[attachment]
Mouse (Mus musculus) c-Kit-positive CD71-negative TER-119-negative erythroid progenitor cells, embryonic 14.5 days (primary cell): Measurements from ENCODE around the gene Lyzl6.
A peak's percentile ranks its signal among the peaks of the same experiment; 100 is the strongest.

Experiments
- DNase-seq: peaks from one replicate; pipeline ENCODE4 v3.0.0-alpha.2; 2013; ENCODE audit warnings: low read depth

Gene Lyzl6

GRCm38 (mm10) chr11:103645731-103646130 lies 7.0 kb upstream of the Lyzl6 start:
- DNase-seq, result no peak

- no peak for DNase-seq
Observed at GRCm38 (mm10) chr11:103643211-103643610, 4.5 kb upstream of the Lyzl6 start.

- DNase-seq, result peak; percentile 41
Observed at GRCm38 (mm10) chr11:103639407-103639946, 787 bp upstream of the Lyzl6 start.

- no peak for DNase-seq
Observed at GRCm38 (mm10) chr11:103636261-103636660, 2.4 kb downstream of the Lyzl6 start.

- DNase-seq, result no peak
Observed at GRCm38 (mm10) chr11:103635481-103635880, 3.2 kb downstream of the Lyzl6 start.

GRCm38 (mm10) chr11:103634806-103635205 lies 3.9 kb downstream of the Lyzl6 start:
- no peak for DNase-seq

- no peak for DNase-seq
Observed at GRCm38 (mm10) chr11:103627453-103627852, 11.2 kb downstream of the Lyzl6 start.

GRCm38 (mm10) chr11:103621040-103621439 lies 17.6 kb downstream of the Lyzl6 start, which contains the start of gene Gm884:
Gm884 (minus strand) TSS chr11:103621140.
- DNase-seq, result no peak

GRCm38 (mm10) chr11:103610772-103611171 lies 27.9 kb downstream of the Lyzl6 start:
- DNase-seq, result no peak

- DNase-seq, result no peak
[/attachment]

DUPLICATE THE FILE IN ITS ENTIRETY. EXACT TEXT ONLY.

Mouse (Mus musculus) c-Kit-positive CD71-negative TER-119-negative erythroid progenitor cells, embryonic 14.5 days (primary cell): Measurements from ENCODE around the gene Lyzl6.
A peak's percentile ranks its signal among the peaks of the same experiment; 100 is the strongest.

Experiments
- DNase-seq: peaks from one replicate; pipeline ENCODE4 v3.0.0-alpha.2; 2013; ENCODE audit warnings: low read depth

Gene Lyzl6

GRCm38 (mm10) chr11:103645731-103646130 lies 7.0 kb upstream of the Lyzl6 start:
- DNase-seq, result no peak

- no peak for DNase-seq
Observed at GRCm38 (mm10) chr11:103643211-103643610, 4.5 kb upstream of the Lyzl6 start.

- DNase-seq, result peak; percentile 41
Observed at GRCm38 (mm10) chr11:103639407-103639946, 787 bp upstream of the Lyzl6 start.

- no peak for DNase-seq
Observed at GRCm38 (mm10) chr11:103636261-103636660, 2.4 kb downstream of the Lyzl6 start.

- DNase-seq, result no peak
Observed at GRCm38 (mm10) chr11:103635481-103635880, 3.2 kb downstream of the Lyzl6 start.

GRCm38 (mm10) chr11:103634806-103635205 lies 3.9 kb downstream of the Lyzl6 start:
- no peak for DNase-seq

- no peak for DNase-seq
Observed at GRCm38 (mm10) chr11:103627453-103627852, 11.2 kb downstream of the Lyzl6 start.

GRCm38 (mm10) chr11:103621040-103621439 lies 17.6 kb downstream of the Lyzl6 start, which contains the start of gene Gm884:
Gm884 (minus strand) TSS chr11:103621140.
- DNase-seq, result no peak

GRCm38 (mm10) chr11:103610772-103611171 lies 27.9 kb downstream of the Lyzl6 start:
- DNase-seq, result no peak

- DNase-seq, result no peak